UNESCO’s adviser on world heritage sites has become the latest body to object to Adjaye Associates and Ron Arad Architects’ proposals to build a Holocaust Memorial in Victoria Tower Gardens
A planning application is under consideration by Westminster Council for the memorial and learning centre, which is proposed for the small park near the Houses of Parliament.
But the project has proved highly controversial and the UK branch of Icomos – UNESCO’s International Council on Monuments and Sites – has joined the growing number of high-profile objectors.
In a letter, the advisory body said the memorial would ‘dominate’ the gardens and detract from how Westminster World Heritage Site (WHS) – on its list since 1987 – is experienced.
By interrupting views of the tower and palace, the WHS would be ‘fundamentally compromised’ by the new memorial, it said, adding: ‘The current plans would result in the gardens being dominated by the memorial, its bulky entrance pavilion, enclosed forecourt and hard landscaping, as well as the forecast one million visitors a year.’
It follows opposition from the charity that manages London’s royal parks, which argued the site was not an ‘appropriate location’ for the project given the impact it will have on a public amenity space in an area of London with few green spaces.
Other objectors include the Environment Agency, which warned the memorial would destabilise flood defences, and Historic England’s archaeology specialists.
The government-backed memorial project has also faced significant opposition from local residents who argue the memorial will ‘destroy a treasured park’.
Save Victoria Gardens (SVTG) has led the campaign against the project, with 697 objections now lodged with Westminster’s planning authorities.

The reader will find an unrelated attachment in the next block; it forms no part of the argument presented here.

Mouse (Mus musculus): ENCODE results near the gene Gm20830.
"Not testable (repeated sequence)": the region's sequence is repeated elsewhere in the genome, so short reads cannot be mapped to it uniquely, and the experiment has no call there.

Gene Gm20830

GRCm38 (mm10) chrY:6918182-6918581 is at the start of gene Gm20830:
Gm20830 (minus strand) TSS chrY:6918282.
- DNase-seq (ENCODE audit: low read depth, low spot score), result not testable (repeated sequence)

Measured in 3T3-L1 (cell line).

The campaign’s co-founder, architect Barbara Weiss, said: ‘Undermining the tranquility and beauty of this park is integral to the design concept of the centre.
‘It is therefore no surprise that so many official bodies are raising profound concerns about placing such a deliberately disruptive design in this location.’
The plans have also met with opposition from Jewish parliamentarians, with eight Jewish peers all voicing opposition.
However last week 174 MPs and peers signed a letter last week in support of the proposal. They included Kindertransport refugee and Labour peer Alf Dubs and Luciana Berger, the Jewish MP for Liverpool Wavertree.
UK Holocaust memorial charities, including the Holocaust Educational Trust and Holocaust Memorial Day Trust, have also backed the project, while a letter of support has been sent from rabbis of nine Westminster synagogues.
David Adjaye has repeatedly defended the project and its location. Speaking to The Times earlier this year, he infuriated opponents of the project by arguing that ‘disrupting’ the pleasure of being in a park is key to its thinking.
He said: ‘We have the opportunity to activate the entire site and talk directly to parliament, hold it accountable,’ he said. ‘Disrupting the pleasure of being in a park is key to the thinking.’
The design for the government-backed project includes 23 bronze fins, an entrance pavilion and an underground learning centre which will aim to improve visitors’ understanding of the Holocaust and its impact on Britain.
The UK Holocaust Memorial Foundation has said the memorial would ‘provoke and challenge’ visitors to think about the impact of the Holocaust on our society, culture and Parliament.
FINAL: Designs for Adjaye Associates’ Holocaust Memorial in Westminster